UQ Events is a new social networking site (I know, I know, just hang on a second) that is dedicated to spreading the word about events happening in your area across the entertainment spectrum, and it’s searchable by discipline. It’s fully free to members and allows you you post cast photos, bios, complete production descriptions, ticketing and website links, maps to theatre etc., even video. The big house civic theatres here in Vancouver are already on it, but it has yet to catch on with the indie scene. (What? That wasn’t chastising! Yeesh.)

And right now, but only for a limited time, they’re offering free placement of opening night events on their homepage.

This web marketing thing may catch on yet…

On listing with VancouverPlays.com

Dear Vancouver theatre companies with upcoming productions:

Being a regular independent theatre-goer, I was just skimming the coming soon section of Jerry Wasserman’s essential theatre guide on VancouverPlays.com, and I’d like to make an observation that I hope may be of some benefit to those of you who are wisely choosing to use this service.

Of the 21 impending indie productions listed in this section, 7 of you have made the choice to pay the (comparatively) modest price to expand your listing into a preview page, which has provided me with story details, cast and crew names, web-site links, ticketing information and promotional photos. The rest of you have chosen to only take advantage of the free offer of listing only the production and company name, the location and date of the run.

I’m sorry to say that I know nothing about you or your plays, and after reading the bare-bones production details provided on the site I feel no more enlightened, so based on the amount of information I now have I find myself with zero incentive to clear time in my rather busy schedule to see what it is you’re offering.

I did, however, click on the preview for Exit Commander Kitty (among others) and the description offered therein has intrigued me enough that I’m going to make the time to see this play.

I do not presume to tell you how to run your company, or your marketing plan. I merely offer this post as insight into the experience of a potential audience member, and one of thousands that regularly visit Jerry’s site.

I sincerely hope it is of some benefit to you.

Regards,

Simon.

Vancouver premiere of Doubt opens tonight

It’s no secret amongst her students who Michèle Lonsdale Smith’s all-time favourite playwright is. Well, okay, in truth it’s probably a tie between John Patrick Shanley and Chekhov, but it’s Shanley that she hands out more of in class. Michèle heads up the Lyric School of Acting here in Vancouver, and is also the artistic director of my company; Lyric Stage Project. When Shanley’s mega-hit and mass award-winning (including a Tony for best play and, oh, um…the pulitzer) parable Doubt starting making the scene study rounds a couple of years ago in Michèle’s master class, she would tell whoever she assigned the role of Mrs. Muller to that, just so they knew, she was pretty sure Shanley had written that role just for her, and that one day she was destined to play it when it finally premiered in Vancouver, just you wait. Not to put any pressure on the student, or anything.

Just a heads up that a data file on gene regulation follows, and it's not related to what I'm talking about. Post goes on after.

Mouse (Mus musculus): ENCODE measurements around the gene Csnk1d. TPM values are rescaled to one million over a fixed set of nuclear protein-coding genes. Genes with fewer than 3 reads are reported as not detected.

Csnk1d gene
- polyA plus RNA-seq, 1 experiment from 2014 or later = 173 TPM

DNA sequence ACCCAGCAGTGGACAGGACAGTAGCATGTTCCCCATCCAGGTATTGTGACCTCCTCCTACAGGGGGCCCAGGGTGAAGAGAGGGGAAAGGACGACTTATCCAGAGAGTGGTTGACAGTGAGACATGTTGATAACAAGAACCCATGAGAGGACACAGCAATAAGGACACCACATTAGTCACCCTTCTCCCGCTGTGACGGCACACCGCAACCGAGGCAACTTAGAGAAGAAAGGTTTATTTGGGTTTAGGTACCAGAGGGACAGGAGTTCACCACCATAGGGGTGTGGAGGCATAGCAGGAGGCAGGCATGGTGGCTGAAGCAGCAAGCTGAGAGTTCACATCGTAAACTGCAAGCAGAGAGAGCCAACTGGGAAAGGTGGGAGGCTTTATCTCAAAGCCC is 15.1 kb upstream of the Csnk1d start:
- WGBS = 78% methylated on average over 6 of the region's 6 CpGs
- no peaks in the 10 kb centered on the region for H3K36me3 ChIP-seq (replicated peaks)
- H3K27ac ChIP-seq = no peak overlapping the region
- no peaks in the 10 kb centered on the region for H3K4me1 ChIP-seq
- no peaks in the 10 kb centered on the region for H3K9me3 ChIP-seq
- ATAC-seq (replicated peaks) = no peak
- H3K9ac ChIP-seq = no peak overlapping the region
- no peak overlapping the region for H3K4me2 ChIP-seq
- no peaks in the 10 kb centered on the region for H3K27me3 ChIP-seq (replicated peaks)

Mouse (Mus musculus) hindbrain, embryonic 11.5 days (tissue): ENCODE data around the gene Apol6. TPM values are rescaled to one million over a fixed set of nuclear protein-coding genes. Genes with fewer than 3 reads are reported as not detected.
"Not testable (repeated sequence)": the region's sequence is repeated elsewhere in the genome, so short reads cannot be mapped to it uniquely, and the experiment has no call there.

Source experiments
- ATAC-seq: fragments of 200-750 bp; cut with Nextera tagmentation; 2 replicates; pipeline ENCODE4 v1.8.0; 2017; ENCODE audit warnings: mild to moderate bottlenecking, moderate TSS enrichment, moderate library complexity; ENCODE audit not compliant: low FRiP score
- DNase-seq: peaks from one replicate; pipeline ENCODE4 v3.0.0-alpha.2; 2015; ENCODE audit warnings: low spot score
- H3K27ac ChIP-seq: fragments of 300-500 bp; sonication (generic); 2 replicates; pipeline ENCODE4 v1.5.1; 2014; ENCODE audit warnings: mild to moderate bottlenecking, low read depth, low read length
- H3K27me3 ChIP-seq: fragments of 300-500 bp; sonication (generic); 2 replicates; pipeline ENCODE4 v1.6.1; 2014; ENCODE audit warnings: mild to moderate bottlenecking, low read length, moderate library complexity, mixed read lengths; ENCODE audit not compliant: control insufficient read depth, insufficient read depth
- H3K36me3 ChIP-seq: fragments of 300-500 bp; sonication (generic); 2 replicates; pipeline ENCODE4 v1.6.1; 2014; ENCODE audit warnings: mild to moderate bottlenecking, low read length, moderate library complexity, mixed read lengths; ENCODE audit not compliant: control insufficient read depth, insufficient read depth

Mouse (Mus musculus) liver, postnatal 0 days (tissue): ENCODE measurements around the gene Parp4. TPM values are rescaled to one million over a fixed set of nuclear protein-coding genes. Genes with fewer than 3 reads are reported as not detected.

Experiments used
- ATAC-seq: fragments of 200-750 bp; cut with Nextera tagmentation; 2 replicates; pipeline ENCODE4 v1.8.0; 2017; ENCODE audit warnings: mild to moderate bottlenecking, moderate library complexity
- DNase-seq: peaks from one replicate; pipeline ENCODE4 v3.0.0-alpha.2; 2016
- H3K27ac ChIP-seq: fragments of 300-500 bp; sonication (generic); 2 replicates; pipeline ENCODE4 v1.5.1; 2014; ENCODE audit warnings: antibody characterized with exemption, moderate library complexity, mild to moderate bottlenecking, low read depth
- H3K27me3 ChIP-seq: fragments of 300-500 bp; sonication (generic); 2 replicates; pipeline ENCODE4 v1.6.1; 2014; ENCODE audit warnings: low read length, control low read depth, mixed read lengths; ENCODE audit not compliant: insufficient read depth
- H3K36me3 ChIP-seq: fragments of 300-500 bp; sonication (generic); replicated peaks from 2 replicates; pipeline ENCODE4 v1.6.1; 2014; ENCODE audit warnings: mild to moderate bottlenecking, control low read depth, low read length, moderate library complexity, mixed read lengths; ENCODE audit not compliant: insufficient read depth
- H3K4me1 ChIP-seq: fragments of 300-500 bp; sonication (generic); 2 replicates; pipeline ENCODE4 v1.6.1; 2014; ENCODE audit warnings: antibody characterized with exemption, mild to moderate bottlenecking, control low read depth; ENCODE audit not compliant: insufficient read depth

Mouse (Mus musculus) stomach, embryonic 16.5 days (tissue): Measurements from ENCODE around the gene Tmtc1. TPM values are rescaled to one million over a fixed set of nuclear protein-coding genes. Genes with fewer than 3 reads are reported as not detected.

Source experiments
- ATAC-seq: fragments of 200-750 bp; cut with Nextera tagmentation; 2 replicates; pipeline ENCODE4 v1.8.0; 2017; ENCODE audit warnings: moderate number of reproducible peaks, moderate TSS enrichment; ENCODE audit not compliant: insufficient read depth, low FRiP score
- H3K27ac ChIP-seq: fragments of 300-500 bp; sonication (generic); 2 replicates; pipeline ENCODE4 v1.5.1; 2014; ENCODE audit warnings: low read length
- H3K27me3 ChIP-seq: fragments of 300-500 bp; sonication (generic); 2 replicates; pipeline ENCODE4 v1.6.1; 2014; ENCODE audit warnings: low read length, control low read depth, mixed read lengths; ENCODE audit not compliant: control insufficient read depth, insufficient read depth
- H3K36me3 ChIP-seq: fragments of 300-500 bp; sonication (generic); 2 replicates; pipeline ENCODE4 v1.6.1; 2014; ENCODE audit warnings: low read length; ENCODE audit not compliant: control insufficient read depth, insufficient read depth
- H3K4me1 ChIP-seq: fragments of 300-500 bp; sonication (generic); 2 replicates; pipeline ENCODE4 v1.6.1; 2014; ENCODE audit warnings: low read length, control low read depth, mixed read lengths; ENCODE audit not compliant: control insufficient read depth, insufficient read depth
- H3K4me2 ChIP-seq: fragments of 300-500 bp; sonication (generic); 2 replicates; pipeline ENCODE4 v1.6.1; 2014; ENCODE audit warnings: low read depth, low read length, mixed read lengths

Flash forward to this past summer, the Arts Club acquires the rights to said Shanley opus, auditions are held and, well, suffice it to say that sometimes dreams do come true. Doubt opens tonight at the Stanley with Michèle sharing the stage with a dream cast comprised of the Grande Dame of Vancouver theatre; Gabrielle Rose, the incomparable Jonathon Young and the wonderful Sasa Brown. Here’s a first look…

Michèle Lonsdale Smith as Mrs. Muller, and Gabrielle Rose as Sister Aloysius, in the Arts Club Theatre Company's production of Doubt. Photo by David Cooper
Michèle Lonsdale Smith as Mrs. Muller and Gabrielle Rose as Sister Aloysius, in the Arts Club Theatre Company’s production of Doubt. Photo by David Cooper.
Jonathon Young gets to the point as Father Flynn. Photo by David Cooper
Jonathon Young gets to the point as Father Flynn. Photo by David Cooper

Gabrielle Rose, Sasa Brown as Sister James and Jonathon Young. Photo by David Cooper
Gabrielle Rose, Sasa Brown as Sister James and Jonathon Young. Photo by David Cooper
Jonathon and Gabrielle, beyond the shadow of a doubt. Photo by David Cooper.
Jonathon and Gabrielle, beyond the shadow of a doubt. Photo by David Cooper.

Fringe wrap-up: Is everybody satisfied?